Mellody's Math: Can You Sue Over Your Losses?

ByMellody Hobson

May 8, 2002 -- What can investors do to help recoup their stock market losses? This being America, one thing they can do is sue.

The door to shareholder class-action suits was opened way back in the early 1930s, when public companies were required by law to publicize their financial information, leaving shareholders free to dispute that information's accuracy and completeness.

In 1995, Congress passed legislation designed to curb frivolous suits. But shareholders looking to the justice system to help recoup their investment losses have since responded with numerous securities-related class actions.

In 2001 alone, 327 shareholder class actions were filed — representing a 60 percent increase from 2000. Moreover, already this year, U.S. companies have paid out more than $1 billion in shareholder lawsuit settlements.

Enter the Attorneys

Shareholders who purchase securities and suffer losses do have recovery rights if they can prove corporate disclosures were inappropriate or incorrect. And big investors are no longer the only plaintiffs seeking reparations through the justice system. These days, the courts are becoming increasingly filled with investors big and small.

If you are one of these small investors with a claim against a corporation and feel like David taking on Goliath, here are a few stones to keep in your back pocket:

Arm Yourself with Information: Often, it is already too late for an investor to take action once information about a pending lawsuit becomes common knowledge. As such, shareholders need to stay aware of the ongoing business activities of companies in which they invest. This includes reading all shareholder information as well as scanning the business section daily to see if any personal holdings are front-page news. The Internet has made it possible for investors to access Web sites with basic information about ongoing lawsuits. For example, sites run by Stanford University's law school and private plaintiffs' firms offer comprehensive information about ongoing shareholder lawsuits.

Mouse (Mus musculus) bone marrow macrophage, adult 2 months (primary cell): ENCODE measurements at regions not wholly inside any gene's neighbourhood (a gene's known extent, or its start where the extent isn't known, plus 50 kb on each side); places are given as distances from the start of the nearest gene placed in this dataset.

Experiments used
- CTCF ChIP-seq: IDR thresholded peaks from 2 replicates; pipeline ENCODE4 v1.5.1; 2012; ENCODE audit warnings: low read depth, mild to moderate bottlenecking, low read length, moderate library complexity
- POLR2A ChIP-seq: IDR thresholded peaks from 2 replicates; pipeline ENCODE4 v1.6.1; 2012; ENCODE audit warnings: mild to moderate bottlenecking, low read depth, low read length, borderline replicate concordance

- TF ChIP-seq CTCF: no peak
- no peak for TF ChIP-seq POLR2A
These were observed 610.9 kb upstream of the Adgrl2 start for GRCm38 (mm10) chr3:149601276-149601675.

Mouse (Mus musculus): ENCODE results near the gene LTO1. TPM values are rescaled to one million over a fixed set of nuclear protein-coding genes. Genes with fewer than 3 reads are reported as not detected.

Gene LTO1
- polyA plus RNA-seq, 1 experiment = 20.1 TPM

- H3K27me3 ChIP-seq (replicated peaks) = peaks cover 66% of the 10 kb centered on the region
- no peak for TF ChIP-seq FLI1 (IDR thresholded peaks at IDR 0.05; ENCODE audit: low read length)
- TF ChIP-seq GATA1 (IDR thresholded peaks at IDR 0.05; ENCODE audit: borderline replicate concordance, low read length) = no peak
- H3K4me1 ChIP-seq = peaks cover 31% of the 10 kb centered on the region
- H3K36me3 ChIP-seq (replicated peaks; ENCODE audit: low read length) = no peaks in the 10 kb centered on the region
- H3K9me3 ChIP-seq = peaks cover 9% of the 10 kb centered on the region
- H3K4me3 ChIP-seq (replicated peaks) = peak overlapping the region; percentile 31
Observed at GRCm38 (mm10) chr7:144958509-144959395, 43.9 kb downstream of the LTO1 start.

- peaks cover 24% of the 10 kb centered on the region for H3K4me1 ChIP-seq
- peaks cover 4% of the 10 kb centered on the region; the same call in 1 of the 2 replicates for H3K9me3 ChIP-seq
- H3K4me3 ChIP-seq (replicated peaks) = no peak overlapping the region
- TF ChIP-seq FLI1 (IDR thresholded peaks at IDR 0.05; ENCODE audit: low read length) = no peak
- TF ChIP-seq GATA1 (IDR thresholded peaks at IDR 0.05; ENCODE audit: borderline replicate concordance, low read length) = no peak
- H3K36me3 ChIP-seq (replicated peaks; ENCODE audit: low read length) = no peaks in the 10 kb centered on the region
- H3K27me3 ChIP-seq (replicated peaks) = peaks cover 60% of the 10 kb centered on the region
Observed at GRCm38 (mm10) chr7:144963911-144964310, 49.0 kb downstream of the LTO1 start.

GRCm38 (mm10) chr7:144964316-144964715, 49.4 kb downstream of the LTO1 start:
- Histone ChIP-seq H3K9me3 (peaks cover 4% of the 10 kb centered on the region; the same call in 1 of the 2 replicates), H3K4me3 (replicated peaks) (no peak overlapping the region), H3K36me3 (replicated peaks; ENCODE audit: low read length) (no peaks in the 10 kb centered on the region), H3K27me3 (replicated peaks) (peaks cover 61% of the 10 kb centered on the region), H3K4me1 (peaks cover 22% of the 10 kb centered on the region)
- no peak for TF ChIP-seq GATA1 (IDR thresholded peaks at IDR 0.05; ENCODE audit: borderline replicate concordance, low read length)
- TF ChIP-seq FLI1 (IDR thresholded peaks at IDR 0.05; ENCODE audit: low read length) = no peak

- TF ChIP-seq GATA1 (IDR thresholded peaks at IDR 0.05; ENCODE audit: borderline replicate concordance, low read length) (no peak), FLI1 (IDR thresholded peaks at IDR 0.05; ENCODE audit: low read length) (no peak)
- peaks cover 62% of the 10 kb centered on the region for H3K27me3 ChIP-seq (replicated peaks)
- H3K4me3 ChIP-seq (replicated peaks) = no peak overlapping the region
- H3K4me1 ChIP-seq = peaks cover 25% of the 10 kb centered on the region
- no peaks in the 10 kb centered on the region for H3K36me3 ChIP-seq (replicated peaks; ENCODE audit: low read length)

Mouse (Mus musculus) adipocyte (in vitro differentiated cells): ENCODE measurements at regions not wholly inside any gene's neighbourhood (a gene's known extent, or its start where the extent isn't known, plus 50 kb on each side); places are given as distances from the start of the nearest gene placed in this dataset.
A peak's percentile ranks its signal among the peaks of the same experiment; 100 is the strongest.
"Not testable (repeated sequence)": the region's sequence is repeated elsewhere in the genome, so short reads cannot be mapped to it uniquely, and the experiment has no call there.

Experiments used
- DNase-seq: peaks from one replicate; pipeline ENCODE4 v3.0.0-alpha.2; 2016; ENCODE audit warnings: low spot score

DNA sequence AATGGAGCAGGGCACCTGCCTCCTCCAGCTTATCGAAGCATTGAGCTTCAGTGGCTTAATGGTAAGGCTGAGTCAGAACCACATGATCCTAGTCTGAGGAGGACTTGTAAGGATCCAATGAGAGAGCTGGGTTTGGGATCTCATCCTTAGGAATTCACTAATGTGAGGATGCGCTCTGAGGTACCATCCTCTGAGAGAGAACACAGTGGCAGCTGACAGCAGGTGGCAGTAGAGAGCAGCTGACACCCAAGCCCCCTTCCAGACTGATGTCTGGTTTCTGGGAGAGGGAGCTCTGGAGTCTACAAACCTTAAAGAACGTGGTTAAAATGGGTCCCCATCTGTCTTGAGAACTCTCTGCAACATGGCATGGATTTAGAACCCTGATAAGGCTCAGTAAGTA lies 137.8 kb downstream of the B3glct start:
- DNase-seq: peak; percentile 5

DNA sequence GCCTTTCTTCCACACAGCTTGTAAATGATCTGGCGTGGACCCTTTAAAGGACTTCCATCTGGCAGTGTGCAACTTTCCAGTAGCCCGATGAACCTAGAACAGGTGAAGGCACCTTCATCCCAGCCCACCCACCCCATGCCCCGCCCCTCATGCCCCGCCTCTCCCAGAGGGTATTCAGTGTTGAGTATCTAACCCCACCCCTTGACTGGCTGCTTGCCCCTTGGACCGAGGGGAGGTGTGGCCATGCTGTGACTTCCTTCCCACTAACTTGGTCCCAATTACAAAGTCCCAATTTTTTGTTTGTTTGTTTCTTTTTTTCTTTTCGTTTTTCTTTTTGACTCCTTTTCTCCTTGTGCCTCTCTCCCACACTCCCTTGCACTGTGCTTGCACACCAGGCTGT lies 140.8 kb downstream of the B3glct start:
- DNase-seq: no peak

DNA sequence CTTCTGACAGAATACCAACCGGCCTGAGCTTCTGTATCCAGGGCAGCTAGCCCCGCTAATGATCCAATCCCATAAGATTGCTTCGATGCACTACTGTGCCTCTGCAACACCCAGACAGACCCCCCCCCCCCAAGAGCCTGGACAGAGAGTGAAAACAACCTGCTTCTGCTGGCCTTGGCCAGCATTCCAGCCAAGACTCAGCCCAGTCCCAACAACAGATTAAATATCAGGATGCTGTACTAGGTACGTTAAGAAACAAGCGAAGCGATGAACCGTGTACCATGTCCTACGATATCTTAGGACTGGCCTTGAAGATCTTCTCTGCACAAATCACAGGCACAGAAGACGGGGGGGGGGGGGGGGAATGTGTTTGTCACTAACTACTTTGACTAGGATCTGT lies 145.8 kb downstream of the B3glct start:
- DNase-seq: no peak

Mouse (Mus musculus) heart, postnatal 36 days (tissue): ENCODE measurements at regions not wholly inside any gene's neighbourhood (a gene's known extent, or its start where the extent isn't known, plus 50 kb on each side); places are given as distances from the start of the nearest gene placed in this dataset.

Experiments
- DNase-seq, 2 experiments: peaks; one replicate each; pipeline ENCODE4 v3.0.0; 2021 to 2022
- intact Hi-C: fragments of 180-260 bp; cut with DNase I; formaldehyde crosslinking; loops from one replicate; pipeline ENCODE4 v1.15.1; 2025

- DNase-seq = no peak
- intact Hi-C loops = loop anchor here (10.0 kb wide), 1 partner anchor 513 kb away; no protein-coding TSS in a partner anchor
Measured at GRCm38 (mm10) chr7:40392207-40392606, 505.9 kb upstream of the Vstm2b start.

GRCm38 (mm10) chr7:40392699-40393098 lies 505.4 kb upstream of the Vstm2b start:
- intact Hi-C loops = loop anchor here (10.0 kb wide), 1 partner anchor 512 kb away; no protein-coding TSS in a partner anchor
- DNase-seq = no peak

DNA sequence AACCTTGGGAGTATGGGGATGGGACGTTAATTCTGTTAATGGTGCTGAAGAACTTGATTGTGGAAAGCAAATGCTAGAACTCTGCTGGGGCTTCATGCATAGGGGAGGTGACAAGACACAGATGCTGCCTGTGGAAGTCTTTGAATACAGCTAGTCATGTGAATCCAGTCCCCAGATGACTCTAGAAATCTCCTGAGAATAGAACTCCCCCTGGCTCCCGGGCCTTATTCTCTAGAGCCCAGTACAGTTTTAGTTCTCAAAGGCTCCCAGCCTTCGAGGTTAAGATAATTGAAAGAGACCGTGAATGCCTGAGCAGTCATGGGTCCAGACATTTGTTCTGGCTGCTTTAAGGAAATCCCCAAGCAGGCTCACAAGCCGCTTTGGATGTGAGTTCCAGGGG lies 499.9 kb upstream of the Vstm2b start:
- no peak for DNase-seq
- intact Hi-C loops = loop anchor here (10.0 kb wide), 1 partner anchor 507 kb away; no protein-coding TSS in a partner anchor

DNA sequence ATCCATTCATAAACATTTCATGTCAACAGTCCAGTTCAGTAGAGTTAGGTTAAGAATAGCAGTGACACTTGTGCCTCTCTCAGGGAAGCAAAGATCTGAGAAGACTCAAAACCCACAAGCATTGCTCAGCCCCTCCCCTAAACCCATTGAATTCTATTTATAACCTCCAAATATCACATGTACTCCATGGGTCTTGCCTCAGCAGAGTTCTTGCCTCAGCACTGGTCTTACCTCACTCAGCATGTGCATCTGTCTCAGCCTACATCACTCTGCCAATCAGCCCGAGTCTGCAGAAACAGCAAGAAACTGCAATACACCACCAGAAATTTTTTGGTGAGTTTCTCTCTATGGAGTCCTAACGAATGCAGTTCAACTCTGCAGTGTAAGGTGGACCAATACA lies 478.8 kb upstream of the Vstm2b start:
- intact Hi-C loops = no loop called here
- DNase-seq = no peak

Stay with the Class: For an everyday investor, it is very difficult to pursue a case outside of a class action suit. In fact, unless an investor has losses of at least $100,000 in a single stock, it is not economically sensible to make an individual claim. Given the time and legal expenses incurred, individual investors are best served joining an existing class action claim as opposed to initiating a suit of their own.

Follow the Paper Trail: In order to be a part of a class action suit, you need to be able to prove your stock ownership. To prove a claim, you must submit trade-confirmation slips or brokerage statements which evidence your ownership of the stock during the period covered by the settlement. Investors typically collect 8 to 15 cents for each dollar they lose at the hands of the defendant. While these sums may seem paltry, they can cushion the financial blow of a large investment loss.

Investigate, don't Litigate

The fundamental lesson is not necessarily to litigate, but to investigate.

As a steadfast investment rule, make sure the initial reason you invest in any company remains consistent. For example, you should believe a company provides a quality service or product, and should take pause if the company abruptly changes its focus from its core competency.

When considering investing in a new security, one of the first steps you should take is to visit the company's Web site and read their last three annual reports. The last three years of a company's history represent a solid indication of its progress, direction and follow-through. Reading annual reports and proxy statements does not require an accounting degree.

One final note: Bad results or even bad management alone are not grounds for shareholder lawsuits. The bottom line is to remain active in your investment management but also remember your rights as a shareholder.

Mellody Hobson, president of Ariel Capital Management in Chicago, is GoodMorning America's personal finance expert. Click here to visit her Web site, ArielMutual Ariel associates Matthew Yale and Anne Roche contributedto this report.

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